During an OSA episode, the diaphragm and chest muscles work harder as the pressure increases to open the airway. Breathing usually resumes with a loud gasp or body jerk. These episodes can interfere with sound sleep, reduce the flow of oxygen to vital organs, and cause heart rhythm irregularities.
In central sleep apnea, the airway is not blocked but the brain fails to signal the muscles to breathe due to an instability in the respiratory control center. In other words, the brain momentarily “forgets” to breath. Central apnea is named as such because it is related to the function of the central nervous system. Treatment of central sleep apnea may include: Addressing associated medical problems; Reduction of opioid medications.
Sleep apnea sufferers can choose from a number of treatment options, although none of them offers a perfect solution. The most popular treatment is a Continuous Positive Airway Pressure (CPAP) mask that’s worn when the person sleeps. The mask, which looks like a traditional oxygen mask hooked up to a machine with tubes, gauges the levels of airway resistance and pushes air past the swollen tissue so oxygen is delivered. A Mandibular Repositioning Device (MRD) is fashioned by a trained dentist and positions the jaw forward. It has no bells and whistles like the CPAP and may be more highly tolerated. Due to the uncomfortable nature of the CPAP, compliance or continued use after one year is only 33%.
OSA is very common; research has shown that about one in every five adults has enough sleep apnea to be considered abnormal, making OSA about twice as common as asthma. Most people with OSA have only a mild case and most don’t experience daytime symptoms. However, one out of every 20 adults suffers from OSA Syndrome, which is OSA with excessive daytime sleepiness. That means approximately 23 million people in the U.S. have at least mild disease, and 16 million suffer from moderate to severe disease.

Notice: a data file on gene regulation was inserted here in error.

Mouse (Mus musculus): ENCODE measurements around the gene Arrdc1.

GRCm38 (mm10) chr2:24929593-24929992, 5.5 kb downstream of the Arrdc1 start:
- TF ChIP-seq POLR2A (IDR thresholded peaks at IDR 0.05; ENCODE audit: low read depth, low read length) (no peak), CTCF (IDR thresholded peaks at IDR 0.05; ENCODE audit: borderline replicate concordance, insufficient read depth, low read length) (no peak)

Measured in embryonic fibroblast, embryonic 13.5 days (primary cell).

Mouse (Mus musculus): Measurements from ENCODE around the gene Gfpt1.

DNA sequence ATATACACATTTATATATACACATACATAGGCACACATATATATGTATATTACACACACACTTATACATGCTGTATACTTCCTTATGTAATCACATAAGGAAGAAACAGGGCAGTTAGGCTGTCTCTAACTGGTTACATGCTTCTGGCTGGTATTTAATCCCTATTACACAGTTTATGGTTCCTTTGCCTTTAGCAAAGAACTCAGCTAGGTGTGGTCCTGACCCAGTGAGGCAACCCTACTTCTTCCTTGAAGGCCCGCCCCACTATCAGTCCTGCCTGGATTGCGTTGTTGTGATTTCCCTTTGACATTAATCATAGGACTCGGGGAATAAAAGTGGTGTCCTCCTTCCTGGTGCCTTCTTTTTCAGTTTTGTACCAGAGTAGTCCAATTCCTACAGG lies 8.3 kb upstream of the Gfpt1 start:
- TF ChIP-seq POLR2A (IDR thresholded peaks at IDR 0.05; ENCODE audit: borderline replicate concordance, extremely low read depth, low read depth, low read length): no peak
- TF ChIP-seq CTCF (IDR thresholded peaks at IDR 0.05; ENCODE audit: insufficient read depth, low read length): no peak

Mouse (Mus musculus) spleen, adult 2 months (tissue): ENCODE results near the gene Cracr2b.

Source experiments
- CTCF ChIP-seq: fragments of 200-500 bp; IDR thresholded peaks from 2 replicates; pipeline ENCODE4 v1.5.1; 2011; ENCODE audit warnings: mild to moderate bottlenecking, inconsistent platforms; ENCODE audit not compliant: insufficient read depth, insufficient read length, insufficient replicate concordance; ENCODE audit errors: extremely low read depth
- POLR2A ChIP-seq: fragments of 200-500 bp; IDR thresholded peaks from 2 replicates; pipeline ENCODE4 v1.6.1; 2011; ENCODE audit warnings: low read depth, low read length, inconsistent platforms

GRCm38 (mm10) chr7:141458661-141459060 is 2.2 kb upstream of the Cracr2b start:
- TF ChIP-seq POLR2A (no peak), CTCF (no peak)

OSA is distributed in the population unequally. It is more common in males (24%) than females (9%), and in those who are obese. One out of every ten habitual snorers has symptomatic OSA. Because OSA is strongly linked to obesity and age, and on average our population is growing older and more overweight, OSA is becoming more common all the time.
The human throat is essentially a single tube that must be flexible and collapsible so we can talk and swallow, yet must able to stiffen up to resist collapse when we suck air into our lungs. These actions are completed by a complex group of muscles that change the shape of our throat when we talk and swallow, but then stiffen and dilate the passageway when we breathe in. These muscles work well when we are awake, but like all muscles, they relax and become less active when we are asleep.
If our airway is abnormal in its size or shape or “stiffness,” for example, if it is too small because of excess tissue in or around it, then the muscles responsible for holding it open during sleep are unable to do their job. The airway collapses so no air (or not enough air) gets to the lungs.
Other causes include obesity, obesity with a large neck, having tonsils that are too close together, or a small jaw (making for a relatively large tongue.) Diseases such as hypothyroidism (low thyroid hormone levels), unfavorable sleeping positions, and alcohol consumption near bedtime can also make an airway more collapsible.
For some specific cases, the answer is yes, surgery can be a viable option for OSA. However, the majority of patients with OSA are best treated medically. The removal of pharyngeal tissue to open the airway may be indicated for a small percentage of people. At Riley Dental, we always look in the throat to see if a structural tissue problem could be a contributing factor to a guest’s OSA, and we may refer the guest to an ENT (Ear , Nose, and Throat Physician) for a surgical evaluation.
For the vast majority of people with OSA, it is a chronic disease that will likely last a lifetime.
Like other chronic diseases such as diabetes or high blood pressure, OSA can be successfully managed or improved, but not completely cured.
In selected patients, surgical cures of OSA have been reported. Management of OSA with changes in lifestyle and the addition of a medical device have proven to be very effective. Loss of weight and neck size are very important as a first lifestyle change. Use of a medical device like a MRD (mandibular repositioning device) from a dentist or a CPAP from a sleep physician will likely help.